Subject: Re: [boost] [process] The Formal review preiod is nearing the end
From: Boris Schäling (boris_at_[hidden])
Date: 2016-11-06 14:59:22
Let me start by saying that I was the maintainer of [Boost.]Process from
2008 to 2015. [Boost.]Process was created in 2006, and I have seen each and
every draft of a C++ process management library in Boost since then. I'm
familiar with all the challenges faced throughout the years and the
shortcomings of the various solutions found. I participated in each and
every discussion on a C++ process management library on the Boost mailing
lists since 2008 and have heard the same arguments all over. :) I gave a
talk on [Boost.]Process at C++Now in 2011, gave another one at a C++ meetup
in Sydney this year and will give two more talks later this month at Meeting
C++ in Berlin and a C++ meetup in Amsterdam.
[Boost.]Process is a difficult library to work on, and I want to thank
Klemens that he dared to pick up the library and enter another review. I
have exchanged countless of emails with Klemens this year to make sure he
understands how we got to where we are. While Klemens made some changes to
the version I handed over to him and made his own steps forward, I helped
him avoiding making steps backwards.
The last [Boost.]Process version I worked on is known as version 0.5. The
documentation can be found at <http://www.highscore.de/boost/process0.5/>
(source code is at <https://github.com/BorisSchaeling/boost-process>).
If you evaluate Klemens' version at
<http://klemens-morgenstern.github.io/process/index.html> and have some
extra time on your hand, it would be extremely useful if you could compare
Klemens' version with [Boost.]Process 0.5. We went through a lot of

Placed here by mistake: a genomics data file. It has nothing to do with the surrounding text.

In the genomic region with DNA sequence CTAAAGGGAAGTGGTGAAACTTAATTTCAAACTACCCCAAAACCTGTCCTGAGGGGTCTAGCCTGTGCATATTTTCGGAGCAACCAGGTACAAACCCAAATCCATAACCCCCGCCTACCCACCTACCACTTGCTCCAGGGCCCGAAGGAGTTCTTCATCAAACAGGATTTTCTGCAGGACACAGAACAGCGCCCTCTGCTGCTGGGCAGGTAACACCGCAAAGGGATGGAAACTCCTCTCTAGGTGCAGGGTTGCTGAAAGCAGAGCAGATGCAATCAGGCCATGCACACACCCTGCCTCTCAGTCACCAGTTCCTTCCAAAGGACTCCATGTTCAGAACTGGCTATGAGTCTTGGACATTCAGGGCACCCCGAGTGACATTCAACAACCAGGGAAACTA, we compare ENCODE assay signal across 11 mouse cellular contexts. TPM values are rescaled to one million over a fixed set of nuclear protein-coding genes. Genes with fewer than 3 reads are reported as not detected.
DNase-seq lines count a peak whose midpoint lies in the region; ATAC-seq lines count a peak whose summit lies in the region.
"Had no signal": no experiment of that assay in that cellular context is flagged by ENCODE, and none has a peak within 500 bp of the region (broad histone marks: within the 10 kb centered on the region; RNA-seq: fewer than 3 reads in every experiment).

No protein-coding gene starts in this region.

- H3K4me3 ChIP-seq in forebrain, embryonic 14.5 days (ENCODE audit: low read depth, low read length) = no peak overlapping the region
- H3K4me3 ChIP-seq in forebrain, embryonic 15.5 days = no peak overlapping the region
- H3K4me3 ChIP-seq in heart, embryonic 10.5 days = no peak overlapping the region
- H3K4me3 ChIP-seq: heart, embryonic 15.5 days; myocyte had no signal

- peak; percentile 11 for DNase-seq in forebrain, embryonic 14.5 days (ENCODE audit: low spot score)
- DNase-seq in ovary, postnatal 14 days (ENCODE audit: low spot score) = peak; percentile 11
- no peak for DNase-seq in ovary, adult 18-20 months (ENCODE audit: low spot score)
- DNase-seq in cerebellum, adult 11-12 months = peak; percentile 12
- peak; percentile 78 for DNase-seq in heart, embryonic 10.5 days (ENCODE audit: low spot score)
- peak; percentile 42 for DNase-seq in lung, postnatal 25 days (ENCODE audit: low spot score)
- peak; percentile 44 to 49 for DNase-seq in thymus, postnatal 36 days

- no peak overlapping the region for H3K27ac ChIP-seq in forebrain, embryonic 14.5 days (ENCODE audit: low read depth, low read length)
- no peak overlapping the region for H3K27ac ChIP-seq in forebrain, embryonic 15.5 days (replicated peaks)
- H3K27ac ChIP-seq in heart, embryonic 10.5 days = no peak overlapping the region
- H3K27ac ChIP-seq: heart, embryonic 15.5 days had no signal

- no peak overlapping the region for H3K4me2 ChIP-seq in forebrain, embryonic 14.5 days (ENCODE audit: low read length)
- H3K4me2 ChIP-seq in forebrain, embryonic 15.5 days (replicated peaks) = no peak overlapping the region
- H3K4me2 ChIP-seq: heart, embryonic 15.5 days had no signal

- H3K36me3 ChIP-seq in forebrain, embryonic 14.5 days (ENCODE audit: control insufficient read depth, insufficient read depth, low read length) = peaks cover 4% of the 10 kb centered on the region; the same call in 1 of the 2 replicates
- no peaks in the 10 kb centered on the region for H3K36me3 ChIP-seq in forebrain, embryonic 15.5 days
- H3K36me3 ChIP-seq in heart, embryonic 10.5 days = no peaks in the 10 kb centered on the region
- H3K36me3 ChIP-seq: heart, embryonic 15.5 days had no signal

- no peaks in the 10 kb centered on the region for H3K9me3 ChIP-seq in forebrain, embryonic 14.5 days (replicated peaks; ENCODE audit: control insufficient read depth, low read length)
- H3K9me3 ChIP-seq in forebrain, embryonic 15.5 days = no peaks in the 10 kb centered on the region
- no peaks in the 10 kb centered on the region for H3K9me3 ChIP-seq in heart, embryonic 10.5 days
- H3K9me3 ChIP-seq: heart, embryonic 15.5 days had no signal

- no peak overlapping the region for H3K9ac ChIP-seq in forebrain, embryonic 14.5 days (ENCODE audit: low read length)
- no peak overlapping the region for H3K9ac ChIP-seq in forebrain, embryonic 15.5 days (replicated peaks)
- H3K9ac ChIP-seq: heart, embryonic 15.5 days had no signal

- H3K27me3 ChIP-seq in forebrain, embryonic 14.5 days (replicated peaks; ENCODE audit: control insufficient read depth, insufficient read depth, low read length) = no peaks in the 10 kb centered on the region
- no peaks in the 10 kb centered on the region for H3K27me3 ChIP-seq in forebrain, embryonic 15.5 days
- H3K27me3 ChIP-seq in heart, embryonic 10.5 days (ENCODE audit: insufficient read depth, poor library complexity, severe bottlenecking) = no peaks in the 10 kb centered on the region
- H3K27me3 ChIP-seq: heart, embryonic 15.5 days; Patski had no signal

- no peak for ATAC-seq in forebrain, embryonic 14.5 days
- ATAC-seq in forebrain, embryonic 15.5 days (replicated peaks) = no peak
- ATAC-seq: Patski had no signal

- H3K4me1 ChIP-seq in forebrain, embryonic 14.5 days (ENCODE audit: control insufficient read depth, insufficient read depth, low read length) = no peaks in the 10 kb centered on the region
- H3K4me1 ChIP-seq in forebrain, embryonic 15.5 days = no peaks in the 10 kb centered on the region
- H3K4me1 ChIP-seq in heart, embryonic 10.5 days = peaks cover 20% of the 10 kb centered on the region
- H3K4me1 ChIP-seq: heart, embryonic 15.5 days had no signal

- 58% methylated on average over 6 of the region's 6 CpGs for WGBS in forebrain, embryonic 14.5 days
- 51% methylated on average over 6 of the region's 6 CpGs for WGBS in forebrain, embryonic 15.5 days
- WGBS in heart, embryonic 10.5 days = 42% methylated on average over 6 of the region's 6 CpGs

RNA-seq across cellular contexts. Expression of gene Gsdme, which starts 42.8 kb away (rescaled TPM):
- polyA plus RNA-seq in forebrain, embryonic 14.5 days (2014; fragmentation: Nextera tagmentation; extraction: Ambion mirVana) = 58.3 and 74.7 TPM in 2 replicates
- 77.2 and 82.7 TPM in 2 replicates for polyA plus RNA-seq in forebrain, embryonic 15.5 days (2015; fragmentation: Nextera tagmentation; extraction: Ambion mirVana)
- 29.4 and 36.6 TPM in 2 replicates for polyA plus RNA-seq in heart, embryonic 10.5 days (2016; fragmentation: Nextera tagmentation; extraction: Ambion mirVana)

incremental improvements in the past, and it would be good to know whether
Klemens' version is yet another step in the right direction.
There were not only incremental improvements though but also tangible
results: We always wanted to support asynchronous I/O in [Boost.]Process.
This included waiting asynchronously for a child process to exit. So we
worked on a new I/O service object to support asynchronous waiting on
Windows. The I/O service object was added to Boost.Asio in 2012 (known as
A huge step forward was the introduction of executors and initializers - an
idea from Jeff Flinn in 2011. All [Boost.]Process versions since then are
based on executors and initializers. His idea changed the design of
[Boost.]Process quite a lot as it provides a generic solution to the problem
of how to make [Boost.]Process extensible. It is important to understand
Jeff's idea and the problem it solves as any other C++ process management
library has to solve the very same problem to be at least as good in that
It turns out that when creating a child process an infinite number of
configuration options can be set. The Windows and Linux functions being
called when a child process is created accept only a limited number of
arguments. If however, for example, the root directory of a child process on